It is advantageous if the plastisol paste or PVC binder is added in such a quantity and viscosity that at least the grains of the compound contained in the core layer are encompassed and surrounded. In this way, as it gels, the compound is bonded by heat to the grains of the core layer into an inner bond. The result is a basically homogeneous layer with the fibers, the pieces and the compound.
A stitched plane formed body is advantageously fed through at least one pair of calender rollers. The calender cycle not only achieves uniformity of the thickness of the plane formed body, but also the remaining pores and cavities are closed and the binder fibers, in the case of hot calendering, are sheathed and enclosed by the hot PVC compound. Hot calendering by a pair of rollers yields a solid plane formed body. A surface structure can be stamped on the plane formed body during calendering by means of a fluted roller. By having the plane formed body fed to the calender already stitched and thus hardened, a higher thickness deformation can take place than with the usual, non-stitched plane formed bodies.
As floor coverings, the plane formed bodies in the invention can be smooth or carpet-like PVC flooring.
The surface or back of the covering can be made fully or partially adhesive again and easy to work with by heating. Patterns can therefore also be applied later. They can also be easily laminated, especially with chemically adapted films, surfaces, textiles and knitted structures. This way, the tearing strength, especially with roof strips, can later be increased. With floor coverings, fiber structures can be incorporated. Such floor coverings have excellent soundproofing properties and a very favorable hard/soft effect. The floor covering in the invention is practically waterproof and scuffproof despite the fibers. It is also capable of being cut or punched.BRIEF DESCRIPTION OF THE DRAWINGS
The invention will be described in greater detail using the figures below, in which:
FIG. 1 is a schematic representation of a cross section through the stitched plane formed body and
FIG. 2 is a schematic representation of a cross section through the stitched and calendered plane formed body.DETAILED DESCRIPTION
FIG. 1 shows schematically a cross section through a stitched plane formed body. Fibers 1a of a cover layer 1 bond the cover layer 1 to a core layer 2 and a base layer 3. The pieces 4 of PVC material are already positioned, either by penetration or by a dense needle and fiber guide, so that they can no longer move freely and in the transverse direction. There is a plastisol paste 5 in the core layer 2.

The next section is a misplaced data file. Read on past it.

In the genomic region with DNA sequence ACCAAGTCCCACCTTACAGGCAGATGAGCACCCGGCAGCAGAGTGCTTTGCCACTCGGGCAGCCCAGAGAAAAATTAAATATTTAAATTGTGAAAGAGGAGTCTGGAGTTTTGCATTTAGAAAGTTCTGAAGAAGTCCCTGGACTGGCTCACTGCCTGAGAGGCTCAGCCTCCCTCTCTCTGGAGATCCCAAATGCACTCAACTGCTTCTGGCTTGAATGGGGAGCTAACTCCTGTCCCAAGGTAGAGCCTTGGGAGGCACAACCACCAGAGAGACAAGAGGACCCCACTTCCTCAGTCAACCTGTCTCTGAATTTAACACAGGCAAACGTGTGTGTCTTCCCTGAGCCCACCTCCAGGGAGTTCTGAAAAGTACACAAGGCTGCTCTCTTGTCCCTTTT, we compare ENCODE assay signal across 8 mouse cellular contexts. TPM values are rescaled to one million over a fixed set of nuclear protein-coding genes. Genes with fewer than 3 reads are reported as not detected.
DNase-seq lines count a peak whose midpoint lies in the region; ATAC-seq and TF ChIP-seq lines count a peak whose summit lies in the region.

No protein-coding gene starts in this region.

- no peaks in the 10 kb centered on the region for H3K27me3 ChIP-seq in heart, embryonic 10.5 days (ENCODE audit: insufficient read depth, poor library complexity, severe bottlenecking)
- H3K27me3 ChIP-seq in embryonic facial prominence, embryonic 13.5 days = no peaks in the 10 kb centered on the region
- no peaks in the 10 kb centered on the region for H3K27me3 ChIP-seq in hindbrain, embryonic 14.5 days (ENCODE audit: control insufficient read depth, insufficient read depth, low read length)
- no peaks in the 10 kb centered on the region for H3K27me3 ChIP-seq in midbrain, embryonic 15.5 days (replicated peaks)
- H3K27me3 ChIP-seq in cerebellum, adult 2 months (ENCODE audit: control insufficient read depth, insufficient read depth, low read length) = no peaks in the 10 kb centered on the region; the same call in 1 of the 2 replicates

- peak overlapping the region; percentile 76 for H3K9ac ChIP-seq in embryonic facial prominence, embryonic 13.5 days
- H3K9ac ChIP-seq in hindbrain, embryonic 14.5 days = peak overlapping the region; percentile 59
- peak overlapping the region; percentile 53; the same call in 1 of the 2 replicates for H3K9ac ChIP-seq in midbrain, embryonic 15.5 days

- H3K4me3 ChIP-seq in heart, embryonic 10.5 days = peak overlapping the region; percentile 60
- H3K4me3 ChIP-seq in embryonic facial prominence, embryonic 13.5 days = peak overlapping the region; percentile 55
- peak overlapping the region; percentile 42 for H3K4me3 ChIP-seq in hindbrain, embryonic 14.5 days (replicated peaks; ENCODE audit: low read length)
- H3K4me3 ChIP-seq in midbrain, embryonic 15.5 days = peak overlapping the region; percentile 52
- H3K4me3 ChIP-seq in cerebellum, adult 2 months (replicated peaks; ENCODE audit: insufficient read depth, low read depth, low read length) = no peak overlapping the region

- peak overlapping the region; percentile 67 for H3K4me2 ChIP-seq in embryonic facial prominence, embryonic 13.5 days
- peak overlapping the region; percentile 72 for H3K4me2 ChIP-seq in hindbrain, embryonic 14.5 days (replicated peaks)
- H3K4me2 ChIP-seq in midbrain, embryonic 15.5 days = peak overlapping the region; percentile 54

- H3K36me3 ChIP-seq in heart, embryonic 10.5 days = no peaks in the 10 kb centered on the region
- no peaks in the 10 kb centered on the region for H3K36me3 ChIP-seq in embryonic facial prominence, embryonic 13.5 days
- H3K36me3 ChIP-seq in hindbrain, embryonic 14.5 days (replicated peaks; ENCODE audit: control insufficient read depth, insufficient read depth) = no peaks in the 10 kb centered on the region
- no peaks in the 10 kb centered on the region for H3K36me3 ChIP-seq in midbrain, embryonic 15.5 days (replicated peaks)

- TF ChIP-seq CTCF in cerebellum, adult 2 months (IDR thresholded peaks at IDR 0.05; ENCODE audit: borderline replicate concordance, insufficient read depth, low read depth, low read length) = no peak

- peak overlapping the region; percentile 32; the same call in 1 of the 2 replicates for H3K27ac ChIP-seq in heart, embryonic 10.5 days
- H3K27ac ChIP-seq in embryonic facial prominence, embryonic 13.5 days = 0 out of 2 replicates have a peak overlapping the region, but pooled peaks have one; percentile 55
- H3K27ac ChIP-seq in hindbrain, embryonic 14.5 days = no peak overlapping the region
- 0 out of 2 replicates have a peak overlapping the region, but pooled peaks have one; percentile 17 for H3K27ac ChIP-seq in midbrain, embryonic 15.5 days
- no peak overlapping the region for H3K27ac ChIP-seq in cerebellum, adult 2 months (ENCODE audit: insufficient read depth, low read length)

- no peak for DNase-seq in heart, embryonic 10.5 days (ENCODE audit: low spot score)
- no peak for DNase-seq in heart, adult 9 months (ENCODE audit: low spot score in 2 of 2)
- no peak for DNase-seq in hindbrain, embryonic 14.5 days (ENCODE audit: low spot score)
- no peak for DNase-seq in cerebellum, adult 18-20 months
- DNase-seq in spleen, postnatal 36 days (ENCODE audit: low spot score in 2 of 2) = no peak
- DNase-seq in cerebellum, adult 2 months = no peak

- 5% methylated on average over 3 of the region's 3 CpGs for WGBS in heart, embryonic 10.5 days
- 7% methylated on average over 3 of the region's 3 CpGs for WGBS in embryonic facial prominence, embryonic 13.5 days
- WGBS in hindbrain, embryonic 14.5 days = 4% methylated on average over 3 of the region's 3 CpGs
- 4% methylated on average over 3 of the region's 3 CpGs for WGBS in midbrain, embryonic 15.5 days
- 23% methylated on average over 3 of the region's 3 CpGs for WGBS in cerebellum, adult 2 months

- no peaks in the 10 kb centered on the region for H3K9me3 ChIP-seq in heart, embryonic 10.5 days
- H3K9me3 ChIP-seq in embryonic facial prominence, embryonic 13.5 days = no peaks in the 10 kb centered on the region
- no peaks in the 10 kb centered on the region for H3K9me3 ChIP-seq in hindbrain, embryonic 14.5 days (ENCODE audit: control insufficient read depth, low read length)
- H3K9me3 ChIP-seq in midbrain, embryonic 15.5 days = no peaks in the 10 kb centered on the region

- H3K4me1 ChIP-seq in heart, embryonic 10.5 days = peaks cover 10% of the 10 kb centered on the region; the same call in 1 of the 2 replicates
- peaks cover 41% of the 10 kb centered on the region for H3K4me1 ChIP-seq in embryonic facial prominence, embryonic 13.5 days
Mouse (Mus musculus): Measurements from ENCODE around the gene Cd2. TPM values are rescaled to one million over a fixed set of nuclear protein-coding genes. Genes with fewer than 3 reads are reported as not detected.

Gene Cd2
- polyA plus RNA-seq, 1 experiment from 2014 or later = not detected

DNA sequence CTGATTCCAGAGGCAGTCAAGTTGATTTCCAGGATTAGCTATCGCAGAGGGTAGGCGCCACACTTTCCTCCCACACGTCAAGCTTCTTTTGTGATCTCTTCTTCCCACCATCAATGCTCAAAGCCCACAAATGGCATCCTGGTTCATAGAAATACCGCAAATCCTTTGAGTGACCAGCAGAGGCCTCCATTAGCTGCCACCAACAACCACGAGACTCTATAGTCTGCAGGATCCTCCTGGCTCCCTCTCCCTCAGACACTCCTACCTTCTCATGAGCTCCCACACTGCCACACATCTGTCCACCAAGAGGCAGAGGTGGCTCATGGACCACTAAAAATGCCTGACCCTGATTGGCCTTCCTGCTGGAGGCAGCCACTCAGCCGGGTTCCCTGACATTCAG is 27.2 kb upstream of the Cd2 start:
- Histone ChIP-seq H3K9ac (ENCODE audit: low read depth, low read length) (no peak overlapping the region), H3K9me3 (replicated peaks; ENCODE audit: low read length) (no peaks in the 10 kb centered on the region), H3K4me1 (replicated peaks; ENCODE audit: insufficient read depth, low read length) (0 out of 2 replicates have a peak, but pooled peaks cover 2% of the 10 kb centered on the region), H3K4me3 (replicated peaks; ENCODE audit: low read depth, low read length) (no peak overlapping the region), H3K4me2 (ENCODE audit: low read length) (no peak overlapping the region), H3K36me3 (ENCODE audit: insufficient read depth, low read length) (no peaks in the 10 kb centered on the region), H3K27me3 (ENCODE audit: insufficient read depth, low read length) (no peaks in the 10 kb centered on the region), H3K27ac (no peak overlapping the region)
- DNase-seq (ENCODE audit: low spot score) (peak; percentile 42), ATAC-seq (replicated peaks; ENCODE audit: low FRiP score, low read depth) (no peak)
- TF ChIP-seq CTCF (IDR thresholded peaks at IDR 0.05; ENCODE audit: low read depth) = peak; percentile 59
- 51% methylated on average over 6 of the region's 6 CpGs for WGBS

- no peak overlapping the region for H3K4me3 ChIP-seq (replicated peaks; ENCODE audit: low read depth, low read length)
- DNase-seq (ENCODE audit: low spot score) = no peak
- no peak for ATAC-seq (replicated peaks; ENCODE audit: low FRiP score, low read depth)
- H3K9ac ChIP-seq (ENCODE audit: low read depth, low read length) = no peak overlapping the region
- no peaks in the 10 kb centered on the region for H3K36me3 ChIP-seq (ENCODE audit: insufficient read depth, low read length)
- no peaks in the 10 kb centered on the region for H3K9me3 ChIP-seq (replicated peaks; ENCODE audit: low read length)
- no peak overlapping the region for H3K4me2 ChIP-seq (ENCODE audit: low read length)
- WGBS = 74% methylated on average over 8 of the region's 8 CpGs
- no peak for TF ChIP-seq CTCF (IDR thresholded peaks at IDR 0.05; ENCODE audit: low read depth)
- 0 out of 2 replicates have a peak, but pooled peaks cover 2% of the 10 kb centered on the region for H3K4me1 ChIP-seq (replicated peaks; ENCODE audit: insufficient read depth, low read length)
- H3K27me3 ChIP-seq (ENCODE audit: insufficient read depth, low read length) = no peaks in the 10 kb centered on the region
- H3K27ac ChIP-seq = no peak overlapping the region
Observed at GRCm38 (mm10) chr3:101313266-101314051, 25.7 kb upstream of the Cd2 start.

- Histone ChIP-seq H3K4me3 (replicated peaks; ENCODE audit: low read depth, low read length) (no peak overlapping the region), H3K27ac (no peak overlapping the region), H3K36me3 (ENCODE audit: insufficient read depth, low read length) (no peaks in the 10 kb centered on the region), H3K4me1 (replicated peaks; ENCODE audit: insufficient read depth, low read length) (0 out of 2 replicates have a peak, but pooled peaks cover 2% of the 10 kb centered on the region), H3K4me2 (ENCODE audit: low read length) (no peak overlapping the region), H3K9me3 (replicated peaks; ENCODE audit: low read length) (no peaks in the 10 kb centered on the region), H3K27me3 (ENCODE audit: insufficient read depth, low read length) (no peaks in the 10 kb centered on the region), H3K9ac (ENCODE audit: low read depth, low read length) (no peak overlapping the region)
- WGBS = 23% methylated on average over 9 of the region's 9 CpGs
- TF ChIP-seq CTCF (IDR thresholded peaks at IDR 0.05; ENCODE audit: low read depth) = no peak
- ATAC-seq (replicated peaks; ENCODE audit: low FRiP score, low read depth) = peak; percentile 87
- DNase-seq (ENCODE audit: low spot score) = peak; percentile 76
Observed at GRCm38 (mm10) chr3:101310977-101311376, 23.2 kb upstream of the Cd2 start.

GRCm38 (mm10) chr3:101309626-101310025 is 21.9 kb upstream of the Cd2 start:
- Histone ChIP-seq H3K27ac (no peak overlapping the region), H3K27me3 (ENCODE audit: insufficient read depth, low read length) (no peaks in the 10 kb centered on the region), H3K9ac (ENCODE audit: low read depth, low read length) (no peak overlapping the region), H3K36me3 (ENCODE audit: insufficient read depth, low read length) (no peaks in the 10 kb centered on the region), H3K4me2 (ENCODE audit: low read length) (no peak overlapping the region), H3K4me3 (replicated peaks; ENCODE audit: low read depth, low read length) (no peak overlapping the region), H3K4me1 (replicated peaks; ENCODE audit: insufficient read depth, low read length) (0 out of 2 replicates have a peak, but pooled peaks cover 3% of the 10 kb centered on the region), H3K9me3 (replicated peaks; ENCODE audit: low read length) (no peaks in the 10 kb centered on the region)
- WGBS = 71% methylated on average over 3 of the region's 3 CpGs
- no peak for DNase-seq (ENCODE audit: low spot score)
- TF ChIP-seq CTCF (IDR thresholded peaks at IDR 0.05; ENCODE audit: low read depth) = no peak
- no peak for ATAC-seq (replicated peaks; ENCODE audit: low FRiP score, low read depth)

FIG. 2 shows a schematic representation of the plane formed body after the calender cycle. The thickness of the calendered formed body is less than the thickness of the plane formed body that is stitched alone. The surface of the calendered body is smooth, i.e., the needle holes and other gaps are filled here with the plastisol paste or with PVC binder. The plastisol paste 5 and the PVC binder 5 with pieces of PVC added to it are pressed in into the core layer 2 by the calender cycle, whereby an even better bond occurs between the individual pieces of PVC 4. Through the effect of temperature in the calender cycle, the plastisol paste 5 gels. Moreover, the fibers 1a in the cover layer 1, which are drawn into the core layer 2, are wedged in the core layer by the effect of pressure in the calender cycle, so that an additional bonding of the three layers 1, 2, 3 with one another is brought about. The use of additional binders like Latex is no longer necessary.
1. A plane formed body, especially a floor covering, with a cover layer having fibers that can be stitched, a base layer and a core layer, wherein the three layers are stitched by means of fibers taken from the cover layer, characterized by the fact that the core layer (2) consists of polyvinyl chloride (PVC) material in the shape of pieces that have a solid form, a binder selected from a group consisting of a PVC binder and a plastisol paste, and fibers (1a) tightly bonded into all three layers (1,2,3).